A World Under-16 Chess Olympiad was supposed to take place later this year. However its host, the Kazakhstan Chess Federation, has withdrawn. And without sufficient remaining time to make alternate arrangements, FIDE has announced that the event likely will not be held.

An even more prestigious tournament is in danger of also being cancelled. Local press reports that the Norwegian Chess Federation is running short of money to produce the Chess Olympiad, scheduled for August in Tromsø. More than 2,000 participants from 181 countries are expected at the Olympiad. A request for supplementary funding of NOK 15 million ($2.5 million) was rejected by the government. Said one official, “When a group gets money from the state, they have to mount an arrangement that fits within the framework.” FIDE’s Treasurer and Executive Director, Nigel Freeman, posted an open letter on the organization’s website asking the Norwegian federation to provide assurances that the Olympiad would not be cancelled.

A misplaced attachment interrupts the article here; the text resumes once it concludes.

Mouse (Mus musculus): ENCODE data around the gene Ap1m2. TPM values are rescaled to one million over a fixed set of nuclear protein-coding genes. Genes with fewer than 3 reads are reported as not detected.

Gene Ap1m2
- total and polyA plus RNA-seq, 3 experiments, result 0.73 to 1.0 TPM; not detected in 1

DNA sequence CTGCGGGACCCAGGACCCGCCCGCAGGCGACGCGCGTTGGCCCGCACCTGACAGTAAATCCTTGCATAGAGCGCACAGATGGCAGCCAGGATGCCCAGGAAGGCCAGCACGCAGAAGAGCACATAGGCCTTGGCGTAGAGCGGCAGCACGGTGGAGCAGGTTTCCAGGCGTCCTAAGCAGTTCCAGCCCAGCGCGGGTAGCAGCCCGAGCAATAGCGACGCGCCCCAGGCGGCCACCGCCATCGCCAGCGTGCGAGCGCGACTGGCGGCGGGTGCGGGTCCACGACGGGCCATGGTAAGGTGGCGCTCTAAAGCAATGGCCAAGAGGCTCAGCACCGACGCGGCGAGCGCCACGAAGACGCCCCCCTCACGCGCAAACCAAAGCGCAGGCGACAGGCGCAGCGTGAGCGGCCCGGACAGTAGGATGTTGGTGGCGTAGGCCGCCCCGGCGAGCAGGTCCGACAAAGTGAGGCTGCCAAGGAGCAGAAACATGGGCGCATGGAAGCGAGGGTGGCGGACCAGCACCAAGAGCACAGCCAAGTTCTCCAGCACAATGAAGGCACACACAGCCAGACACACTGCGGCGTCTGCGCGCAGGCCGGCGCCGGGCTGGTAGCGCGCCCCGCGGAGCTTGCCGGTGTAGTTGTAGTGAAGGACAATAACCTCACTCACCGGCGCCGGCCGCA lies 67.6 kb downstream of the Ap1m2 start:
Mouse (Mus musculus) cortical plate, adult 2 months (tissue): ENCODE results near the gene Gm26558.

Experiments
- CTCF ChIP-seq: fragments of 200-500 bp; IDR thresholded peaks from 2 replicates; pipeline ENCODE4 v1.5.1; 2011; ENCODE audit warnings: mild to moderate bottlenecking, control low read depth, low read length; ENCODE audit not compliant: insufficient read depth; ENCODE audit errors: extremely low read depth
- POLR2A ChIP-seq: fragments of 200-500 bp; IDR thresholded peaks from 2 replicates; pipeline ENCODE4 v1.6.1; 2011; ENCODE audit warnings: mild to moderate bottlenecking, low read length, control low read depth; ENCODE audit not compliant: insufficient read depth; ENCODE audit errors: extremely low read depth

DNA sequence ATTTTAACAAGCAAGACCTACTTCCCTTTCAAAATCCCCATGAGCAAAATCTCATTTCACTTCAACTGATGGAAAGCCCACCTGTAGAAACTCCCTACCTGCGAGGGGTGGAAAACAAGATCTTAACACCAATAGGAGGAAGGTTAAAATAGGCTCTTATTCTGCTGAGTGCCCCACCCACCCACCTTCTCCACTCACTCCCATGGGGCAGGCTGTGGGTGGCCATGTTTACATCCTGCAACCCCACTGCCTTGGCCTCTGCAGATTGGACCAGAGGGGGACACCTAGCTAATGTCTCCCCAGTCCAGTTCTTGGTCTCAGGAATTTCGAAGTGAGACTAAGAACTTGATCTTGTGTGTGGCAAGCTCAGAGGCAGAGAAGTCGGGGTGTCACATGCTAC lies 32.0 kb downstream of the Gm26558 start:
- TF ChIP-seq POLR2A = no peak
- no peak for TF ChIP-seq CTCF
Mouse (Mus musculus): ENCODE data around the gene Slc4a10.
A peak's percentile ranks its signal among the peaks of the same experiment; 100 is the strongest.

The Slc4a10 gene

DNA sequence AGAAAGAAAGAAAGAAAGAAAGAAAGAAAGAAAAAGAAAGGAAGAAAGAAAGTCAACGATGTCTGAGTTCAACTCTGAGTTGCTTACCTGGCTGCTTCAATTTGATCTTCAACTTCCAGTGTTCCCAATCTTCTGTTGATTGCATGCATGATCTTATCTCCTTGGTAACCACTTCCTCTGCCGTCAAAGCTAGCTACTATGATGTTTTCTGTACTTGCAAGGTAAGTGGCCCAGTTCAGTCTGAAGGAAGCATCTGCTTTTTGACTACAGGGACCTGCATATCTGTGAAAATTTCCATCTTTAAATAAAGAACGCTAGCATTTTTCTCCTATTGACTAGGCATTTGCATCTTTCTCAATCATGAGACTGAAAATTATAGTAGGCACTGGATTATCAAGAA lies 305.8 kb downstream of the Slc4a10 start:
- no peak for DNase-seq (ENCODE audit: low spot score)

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Viswanathan Anand at 2014 FIDE World Candidates TournamentThe 2014 FIDE World Candidates Tournament has concluded in Khanty-Mansiysk, Russia with Viswanathan Anand in the lead, thus qualifying to challenge Magnus Carlsen for the World Chess Championship this coming November. Anand, the immediate past World Champion, lost the title to Carlsen in a disappointing performance last November. The Candidates Tournament, however, saw Anand return strong, starting off with a win against Levon Aronian, whom many had considered the favorite going in to the event, and finishing undefeated.

The final standings of the FIDE World Candidates Tournament were: Viswanathan Anand in first place with 8.5 points out of 14; Sergey Karjakin in second at 7.5 points; Vladimir Kramnik, Dmitry Andreikin, and Shakhriyar Mamedyarov following, tied at 7.0 points; Peter Svidler and Levon Aronian at 6.5 points; and Veselin Topalov at 6.0 points.